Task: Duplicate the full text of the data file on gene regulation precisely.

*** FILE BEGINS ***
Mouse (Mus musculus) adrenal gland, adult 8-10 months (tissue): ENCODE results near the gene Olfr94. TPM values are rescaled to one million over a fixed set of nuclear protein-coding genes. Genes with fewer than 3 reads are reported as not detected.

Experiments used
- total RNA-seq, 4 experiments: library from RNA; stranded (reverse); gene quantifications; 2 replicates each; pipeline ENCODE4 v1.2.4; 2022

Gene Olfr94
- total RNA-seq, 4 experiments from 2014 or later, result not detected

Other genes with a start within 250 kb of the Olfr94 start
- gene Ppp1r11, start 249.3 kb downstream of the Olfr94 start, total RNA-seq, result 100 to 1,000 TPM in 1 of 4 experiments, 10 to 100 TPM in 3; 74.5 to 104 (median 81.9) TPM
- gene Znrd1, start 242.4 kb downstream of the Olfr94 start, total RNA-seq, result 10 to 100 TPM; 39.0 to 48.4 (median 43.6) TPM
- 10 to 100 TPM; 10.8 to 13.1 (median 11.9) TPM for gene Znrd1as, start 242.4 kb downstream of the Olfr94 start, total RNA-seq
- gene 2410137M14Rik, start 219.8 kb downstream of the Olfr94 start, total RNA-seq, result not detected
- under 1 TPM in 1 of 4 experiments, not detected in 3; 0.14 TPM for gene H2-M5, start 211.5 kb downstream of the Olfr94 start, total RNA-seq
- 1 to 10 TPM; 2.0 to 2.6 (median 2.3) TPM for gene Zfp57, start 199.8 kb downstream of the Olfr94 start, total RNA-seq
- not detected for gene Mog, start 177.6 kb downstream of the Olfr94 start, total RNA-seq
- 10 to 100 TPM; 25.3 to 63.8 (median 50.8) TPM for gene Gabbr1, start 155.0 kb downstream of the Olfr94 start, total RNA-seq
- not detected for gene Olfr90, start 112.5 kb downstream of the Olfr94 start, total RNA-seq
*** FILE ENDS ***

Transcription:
Mouse (Mus musculus) adrenal gland, adult 8-10 months (tissue): ENCODE results near the gene Olfr94. TPM values are rescaled to one million over a fixed set of nuclear protein-coding genes. Genes with fewer than 3 reads are reported as not detected.

Experiments used
- total RNA-seq, 4 experiments: library from RNA; stranded (reverse); gene quantifications; 2 replicates each; pipeline ENCODE4 v1.2.4; 2022

Gene Olfr94
- total RNA-seq, 4 experiments from 2014 or later, result not detected

Other genes with a start within 250 kb of the Olfr94 start
- gene Ppp1r11, start 249.3 kb downstream of the Olfr94 start, total RNA-seq, result 100 to 1,000 TPM in 1 of 4 experiments, 10 to 100 TPM in 3; 74.5 to 104 (median 81.9) TPM
- gene Znrd1, start 242.4 kb downstream of the Olfr94 start, total RNA-seq, result 10 to 100 TPM; 39.0 to 48.4 (median 43.6) TPM
- 10 to 100 TPM; 10.8 to 13.1 (median 11.9) TPM for gene Znrd1as, start 242.4 kb downstream of the Olfr94 start, total RNA-seq
- gene 2410137M14Rik, start 219.8 kb downstream of the Olfr94 start, total RNA-seq, result not detected
- under 1 TPM in 1 of 4 experiments, not detected in 3; 0.14 TPM for gene H2-M5, start 211.5 kb downstream of the Olfr94 start, total RNA-seq
- 1 to 10 TPM; 2.0 to 2.6 (median 2.3) TPM for gene Zfp57, start 199.8 kb downstream of the Olfr94 start, total RNA-seq
- not detected for gene Mog, start 177.6 kb downstream of the Olfr94 start, total RNA-seq
- 10 to 100 TPM; 25.3 to 63.8 (median 50.8) TPM for gene Gabbr1, start 155.0 kb downstream of the Olfr94 start, total RNA-seq
- not detected for gene Olfr90, start 112.5 kb downstream of the Olfr94 start, total RNA-seq